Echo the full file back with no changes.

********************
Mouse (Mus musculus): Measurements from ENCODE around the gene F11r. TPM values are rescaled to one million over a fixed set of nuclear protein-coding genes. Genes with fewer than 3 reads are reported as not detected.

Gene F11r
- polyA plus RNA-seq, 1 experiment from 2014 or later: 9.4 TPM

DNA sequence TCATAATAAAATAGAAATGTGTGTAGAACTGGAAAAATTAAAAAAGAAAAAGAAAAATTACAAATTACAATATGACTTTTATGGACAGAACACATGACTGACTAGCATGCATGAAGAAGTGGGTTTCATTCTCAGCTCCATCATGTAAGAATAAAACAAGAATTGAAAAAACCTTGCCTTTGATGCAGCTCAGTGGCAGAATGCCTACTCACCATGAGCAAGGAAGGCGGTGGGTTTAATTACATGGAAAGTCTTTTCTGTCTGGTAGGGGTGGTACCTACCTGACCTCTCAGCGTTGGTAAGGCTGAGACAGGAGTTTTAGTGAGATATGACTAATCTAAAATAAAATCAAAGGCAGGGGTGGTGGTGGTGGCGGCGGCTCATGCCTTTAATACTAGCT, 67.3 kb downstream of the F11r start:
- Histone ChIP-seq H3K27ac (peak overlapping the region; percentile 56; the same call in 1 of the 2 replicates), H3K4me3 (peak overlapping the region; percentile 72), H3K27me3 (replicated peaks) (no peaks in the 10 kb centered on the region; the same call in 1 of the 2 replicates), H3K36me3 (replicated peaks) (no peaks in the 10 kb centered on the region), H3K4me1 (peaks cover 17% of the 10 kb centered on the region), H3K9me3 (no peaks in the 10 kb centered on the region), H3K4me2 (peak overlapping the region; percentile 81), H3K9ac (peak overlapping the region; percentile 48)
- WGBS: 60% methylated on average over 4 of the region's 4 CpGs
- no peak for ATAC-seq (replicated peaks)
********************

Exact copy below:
Mouse (Mus musculus): Measurements from ENCODE around the gene F11r. TPM values are rescaled to one million over a fixed set of nuclear protein-coding genes. Genes with fewer than 3 reads are reported as not detected.

Gene F11r
- polyA plus RNA-seq, 1 experiment from 2014 or later: 9.4 TPM

DNA sequence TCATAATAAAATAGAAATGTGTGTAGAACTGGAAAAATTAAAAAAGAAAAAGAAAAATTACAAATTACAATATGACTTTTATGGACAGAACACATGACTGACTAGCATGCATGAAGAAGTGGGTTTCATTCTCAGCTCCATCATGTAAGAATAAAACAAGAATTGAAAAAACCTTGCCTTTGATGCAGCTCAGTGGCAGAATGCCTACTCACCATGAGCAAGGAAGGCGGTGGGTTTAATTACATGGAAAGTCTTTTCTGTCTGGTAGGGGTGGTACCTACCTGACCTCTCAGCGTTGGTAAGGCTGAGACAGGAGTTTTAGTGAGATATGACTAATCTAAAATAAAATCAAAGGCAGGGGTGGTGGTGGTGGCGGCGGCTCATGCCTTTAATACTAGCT, 67.3 kb downstream of the F11r start:
- Histone ChIP-seq H3K27ac (peak overlapping the region; percentile 56; the same call in 1 of the 2 replicates), H3K4me3 (peak overlapping the region; percentile 72), H3K27me3 (replicated peaks) (no peaks in the 10 kb centered on the region; the same call in 1 of the 2 replicates), H3K36me3 (replicated peaks) (no peaks in the 10 kb centered on the region), H3K4me1 (peaks cover 17% of the 10 kb centered on the region), H3K9me3 (no peaks in the 10 kb centered on the region), H3K4me2 (peak overlapping the region; percentile 81), H3K9ac (peak overlapping the region; percentile 48)
- WGBS: 60% methylated on average over 4 of the region's 4 CpGs
- no peak for ATAC-seq (replicated peaks)